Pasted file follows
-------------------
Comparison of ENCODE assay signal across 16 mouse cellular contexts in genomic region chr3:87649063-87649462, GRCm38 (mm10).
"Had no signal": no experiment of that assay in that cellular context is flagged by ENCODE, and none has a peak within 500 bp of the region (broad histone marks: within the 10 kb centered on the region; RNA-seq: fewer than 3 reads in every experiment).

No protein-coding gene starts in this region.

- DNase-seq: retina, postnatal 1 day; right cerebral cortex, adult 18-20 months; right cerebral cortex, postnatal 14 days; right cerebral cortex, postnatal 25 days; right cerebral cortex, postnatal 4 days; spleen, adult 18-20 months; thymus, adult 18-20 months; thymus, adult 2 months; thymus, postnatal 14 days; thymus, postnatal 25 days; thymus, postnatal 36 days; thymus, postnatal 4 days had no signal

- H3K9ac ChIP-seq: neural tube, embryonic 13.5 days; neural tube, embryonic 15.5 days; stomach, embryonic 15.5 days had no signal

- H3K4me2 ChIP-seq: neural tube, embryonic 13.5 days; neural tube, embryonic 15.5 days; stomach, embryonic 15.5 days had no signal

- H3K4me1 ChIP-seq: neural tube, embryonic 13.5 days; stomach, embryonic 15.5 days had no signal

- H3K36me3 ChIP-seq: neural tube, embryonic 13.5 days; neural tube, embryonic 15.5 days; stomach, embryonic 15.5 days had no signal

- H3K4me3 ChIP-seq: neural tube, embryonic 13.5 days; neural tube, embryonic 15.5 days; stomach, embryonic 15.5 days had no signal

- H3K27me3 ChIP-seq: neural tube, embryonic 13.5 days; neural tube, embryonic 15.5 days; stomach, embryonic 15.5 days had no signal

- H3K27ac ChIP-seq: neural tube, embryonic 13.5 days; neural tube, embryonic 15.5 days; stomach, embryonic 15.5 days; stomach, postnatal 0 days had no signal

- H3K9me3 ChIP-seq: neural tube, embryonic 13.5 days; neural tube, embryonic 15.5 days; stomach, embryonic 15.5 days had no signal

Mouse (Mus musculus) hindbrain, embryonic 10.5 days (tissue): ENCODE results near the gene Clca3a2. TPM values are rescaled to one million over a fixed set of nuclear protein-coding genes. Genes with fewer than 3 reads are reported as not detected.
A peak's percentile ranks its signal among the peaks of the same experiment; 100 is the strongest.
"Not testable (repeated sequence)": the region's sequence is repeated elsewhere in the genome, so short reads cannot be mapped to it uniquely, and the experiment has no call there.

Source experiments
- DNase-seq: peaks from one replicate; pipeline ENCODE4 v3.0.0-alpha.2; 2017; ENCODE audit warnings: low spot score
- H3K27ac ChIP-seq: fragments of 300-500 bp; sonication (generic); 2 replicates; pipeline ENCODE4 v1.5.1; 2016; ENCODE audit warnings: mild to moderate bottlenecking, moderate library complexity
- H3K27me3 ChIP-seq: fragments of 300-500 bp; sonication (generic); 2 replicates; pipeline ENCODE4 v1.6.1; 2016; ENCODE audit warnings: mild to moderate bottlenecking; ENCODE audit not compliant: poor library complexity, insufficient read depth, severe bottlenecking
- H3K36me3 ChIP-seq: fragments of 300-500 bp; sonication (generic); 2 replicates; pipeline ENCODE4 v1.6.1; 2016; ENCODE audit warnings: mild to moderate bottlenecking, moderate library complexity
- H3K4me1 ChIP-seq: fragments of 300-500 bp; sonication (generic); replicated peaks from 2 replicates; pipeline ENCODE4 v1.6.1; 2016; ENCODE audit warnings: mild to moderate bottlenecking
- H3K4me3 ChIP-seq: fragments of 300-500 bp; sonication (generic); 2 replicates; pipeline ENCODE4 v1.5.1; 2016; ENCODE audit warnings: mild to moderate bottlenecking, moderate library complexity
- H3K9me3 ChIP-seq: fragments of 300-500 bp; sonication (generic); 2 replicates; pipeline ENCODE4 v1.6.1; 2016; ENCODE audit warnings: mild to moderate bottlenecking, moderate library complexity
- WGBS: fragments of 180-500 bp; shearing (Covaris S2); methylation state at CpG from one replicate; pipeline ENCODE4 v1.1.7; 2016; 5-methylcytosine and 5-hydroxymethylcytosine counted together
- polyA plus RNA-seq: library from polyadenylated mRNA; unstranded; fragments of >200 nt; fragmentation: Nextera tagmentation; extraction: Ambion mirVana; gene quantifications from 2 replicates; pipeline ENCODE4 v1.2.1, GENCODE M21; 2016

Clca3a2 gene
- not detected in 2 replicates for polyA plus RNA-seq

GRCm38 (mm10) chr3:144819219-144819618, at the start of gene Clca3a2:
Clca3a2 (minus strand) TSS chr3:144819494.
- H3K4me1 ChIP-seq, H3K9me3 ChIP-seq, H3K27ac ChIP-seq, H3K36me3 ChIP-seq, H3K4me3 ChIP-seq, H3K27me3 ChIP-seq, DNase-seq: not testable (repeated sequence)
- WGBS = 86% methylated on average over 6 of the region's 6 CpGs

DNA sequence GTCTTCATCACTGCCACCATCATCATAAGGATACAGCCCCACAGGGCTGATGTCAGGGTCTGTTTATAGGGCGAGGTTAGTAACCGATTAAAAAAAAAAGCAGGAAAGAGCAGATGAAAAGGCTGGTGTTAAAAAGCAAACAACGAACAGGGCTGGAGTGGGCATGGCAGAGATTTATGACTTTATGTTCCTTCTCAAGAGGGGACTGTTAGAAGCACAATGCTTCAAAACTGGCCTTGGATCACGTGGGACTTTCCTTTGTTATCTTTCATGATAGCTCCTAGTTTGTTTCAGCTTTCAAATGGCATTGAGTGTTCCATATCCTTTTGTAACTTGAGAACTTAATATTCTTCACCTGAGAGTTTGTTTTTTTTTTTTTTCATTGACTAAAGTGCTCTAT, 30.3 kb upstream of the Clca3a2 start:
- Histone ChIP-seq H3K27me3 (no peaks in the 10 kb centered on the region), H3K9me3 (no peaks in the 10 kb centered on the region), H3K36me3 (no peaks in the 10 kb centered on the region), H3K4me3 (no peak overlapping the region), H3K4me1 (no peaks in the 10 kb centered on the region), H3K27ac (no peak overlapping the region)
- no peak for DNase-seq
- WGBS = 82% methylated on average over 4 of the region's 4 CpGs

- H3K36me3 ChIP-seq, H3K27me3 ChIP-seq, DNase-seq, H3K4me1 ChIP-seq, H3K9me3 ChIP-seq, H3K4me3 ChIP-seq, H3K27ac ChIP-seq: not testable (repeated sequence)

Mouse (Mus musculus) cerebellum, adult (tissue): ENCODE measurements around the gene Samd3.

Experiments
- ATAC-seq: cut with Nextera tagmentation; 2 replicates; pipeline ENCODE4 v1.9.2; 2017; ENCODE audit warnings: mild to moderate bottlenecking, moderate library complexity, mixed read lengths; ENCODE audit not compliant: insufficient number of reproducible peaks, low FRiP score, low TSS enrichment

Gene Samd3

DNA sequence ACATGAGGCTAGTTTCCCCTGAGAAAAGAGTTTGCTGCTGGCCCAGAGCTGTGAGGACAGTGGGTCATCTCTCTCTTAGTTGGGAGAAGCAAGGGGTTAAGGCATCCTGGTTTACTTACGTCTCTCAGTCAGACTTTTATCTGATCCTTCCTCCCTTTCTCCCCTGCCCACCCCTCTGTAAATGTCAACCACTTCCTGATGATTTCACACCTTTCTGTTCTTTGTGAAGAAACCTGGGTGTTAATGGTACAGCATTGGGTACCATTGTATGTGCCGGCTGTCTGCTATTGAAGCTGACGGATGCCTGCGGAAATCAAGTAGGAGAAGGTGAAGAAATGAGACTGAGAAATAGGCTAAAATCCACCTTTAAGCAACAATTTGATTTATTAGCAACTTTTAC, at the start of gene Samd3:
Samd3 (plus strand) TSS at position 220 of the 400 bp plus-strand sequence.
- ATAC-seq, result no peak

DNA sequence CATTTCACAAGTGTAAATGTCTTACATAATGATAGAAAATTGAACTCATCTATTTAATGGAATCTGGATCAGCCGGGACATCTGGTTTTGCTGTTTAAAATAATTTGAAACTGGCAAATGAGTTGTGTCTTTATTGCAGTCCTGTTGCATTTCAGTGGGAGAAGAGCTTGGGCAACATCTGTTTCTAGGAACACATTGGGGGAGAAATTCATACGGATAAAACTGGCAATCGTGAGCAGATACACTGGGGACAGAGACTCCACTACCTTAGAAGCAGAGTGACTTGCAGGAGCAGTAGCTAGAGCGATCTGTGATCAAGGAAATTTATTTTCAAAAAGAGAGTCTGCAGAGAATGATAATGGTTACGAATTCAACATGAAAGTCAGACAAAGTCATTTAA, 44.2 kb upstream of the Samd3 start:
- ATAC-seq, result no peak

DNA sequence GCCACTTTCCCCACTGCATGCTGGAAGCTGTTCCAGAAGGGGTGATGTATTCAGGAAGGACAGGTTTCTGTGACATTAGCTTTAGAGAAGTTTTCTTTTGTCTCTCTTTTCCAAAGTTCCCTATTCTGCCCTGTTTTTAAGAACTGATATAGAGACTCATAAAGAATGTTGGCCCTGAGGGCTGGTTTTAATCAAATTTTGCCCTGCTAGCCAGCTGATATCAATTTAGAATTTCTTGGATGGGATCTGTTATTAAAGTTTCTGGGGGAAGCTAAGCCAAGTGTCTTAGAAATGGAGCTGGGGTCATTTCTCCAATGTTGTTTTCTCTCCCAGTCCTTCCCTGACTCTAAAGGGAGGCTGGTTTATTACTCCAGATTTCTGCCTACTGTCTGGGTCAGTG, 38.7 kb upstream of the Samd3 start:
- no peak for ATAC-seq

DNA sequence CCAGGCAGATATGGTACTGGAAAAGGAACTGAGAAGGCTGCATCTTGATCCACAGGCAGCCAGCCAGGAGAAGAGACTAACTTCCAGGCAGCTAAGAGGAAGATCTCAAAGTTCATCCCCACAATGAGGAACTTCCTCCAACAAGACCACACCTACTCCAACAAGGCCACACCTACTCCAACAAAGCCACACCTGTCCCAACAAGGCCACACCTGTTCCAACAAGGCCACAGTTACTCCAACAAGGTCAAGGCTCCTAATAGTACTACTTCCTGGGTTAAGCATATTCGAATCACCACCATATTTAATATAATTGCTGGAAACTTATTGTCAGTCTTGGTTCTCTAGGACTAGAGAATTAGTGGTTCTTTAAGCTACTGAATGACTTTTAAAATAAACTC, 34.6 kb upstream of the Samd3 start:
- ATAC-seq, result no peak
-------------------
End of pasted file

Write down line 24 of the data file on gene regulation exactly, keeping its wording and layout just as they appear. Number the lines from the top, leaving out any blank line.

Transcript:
- WGBS: fragments of 180-500 bp; shearing (Covaris S2); methylation state at CpG from one replicate; pipeline ENCODE4 v1.1.7; 2016; 5-methylcytosine and 5-hydroxymethylcytosine counted together